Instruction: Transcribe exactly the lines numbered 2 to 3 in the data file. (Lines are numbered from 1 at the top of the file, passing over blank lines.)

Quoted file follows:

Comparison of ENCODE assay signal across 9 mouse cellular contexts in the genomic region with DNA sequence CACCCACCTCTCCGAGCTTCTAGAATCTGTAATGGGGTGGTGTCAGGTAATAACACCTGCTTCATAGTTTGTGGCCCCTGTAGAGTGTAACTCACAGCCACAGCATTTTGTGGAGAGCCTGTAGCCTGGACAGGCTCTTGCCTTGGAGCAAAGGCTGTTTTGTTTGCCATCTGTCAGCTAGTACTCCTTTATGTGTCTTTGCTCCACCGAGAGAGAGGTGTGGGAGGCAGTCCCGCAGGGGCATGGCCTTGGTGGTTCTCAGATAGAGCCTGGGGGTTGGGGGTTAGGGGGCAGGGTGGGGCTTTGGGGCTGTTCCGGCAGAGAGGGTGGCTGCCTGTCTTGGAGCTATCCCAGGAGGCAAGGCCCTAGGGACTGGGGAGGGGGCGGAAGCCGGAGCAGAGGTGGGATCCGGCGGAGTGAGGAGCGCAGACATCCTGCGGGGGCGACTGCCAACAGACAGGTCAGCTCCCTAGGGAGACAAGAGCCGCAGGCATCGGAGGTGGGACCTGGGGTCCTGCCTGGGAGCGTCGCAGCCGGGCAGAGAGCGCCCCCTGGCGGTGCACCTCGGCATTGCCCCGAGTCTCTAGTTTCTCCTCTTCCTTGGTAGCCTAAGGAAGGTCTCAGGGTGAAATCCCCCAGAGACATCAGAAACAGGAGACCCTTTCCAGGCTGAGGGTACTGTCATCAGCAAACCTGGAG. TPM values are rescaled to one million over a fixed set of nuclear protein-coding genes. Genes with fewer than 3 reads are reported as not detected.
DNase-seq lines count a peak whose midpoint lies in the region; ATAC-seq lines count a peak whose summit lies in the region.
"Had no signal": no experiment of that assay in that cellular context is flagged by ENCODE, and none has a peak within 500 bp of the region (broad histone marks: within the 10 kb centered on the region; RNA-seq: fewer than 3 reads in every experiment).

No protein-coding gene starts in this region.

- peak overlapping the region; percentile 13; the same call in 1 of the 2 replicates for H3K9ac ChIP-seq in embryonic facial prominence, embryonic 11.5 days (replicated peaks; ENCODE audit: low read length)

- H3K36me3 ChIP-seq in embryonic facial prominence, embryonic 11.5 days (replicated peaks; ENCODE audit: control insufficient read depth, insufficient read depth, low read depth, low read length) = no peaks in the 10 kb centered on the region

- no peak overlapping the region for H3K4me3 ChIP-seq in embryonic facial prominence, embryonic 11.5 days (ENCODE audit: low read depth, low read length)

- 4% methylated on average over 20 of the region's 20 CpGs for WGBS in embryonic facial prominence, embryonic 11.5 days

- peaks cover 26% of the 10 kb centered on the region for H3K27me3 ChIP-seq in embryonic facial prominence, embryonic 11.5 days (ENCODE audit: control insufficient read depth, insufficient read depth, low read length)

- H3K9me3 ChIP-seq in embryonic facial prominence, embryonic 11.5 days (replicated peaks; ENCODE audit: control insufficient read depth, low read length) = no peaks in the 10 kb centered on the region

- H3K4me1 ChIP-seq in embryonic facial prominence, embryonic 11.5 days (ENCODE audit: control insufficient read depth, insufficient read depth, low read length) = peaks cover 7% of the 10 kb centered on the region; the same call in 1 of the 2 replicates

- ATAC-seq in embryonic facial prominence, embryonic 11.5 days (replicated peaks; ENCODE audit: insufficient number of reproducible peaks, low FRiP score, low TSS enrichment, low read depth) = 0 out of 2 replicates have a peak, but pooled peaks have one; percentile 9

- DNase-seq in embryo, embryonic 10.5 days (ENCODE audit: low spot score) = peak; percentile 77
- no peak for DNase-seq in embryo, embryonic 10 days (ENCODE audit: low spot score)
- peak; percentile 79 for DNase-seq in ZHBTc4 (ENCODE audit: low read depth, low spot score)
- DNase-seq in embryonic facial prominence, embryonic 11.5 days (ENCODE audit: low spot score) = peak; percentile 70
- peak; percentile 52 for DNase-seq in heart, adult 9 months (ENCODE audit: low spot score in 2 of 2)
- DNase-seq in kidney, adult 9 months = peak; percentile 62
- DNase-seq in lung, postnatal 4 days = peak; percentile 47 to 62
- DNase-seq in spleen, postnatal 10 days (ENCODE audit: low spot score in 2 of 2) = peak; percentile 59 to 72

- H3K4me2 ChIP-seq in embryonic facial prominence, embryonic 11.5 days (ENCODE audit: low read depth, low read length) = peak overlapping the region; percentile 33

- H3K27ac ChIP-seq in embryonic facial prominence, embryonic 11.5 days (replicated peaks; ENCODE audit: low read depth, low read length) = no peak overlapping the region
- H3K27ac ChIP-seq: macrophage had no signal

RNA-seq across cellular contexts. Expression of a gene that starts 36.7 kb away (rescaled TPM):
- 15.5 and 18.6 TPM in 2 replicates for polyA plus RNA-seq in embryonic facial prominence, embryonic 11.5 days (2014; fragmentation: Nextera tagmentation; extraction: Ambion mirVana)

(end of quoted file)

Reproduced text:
DNase-seq lines count a peak whose midpoint lies in the region; ATAC-seq lines count a peak whose summit lies in the region.
"Had no signal": no experiment of that assay in that cellular context is flagged by ENCODE, and none has a peak within 500 bp of the region (broad histone marks: within the 10 kb centered on the region; RNA-seq: fewer than 3 reads in every experiment).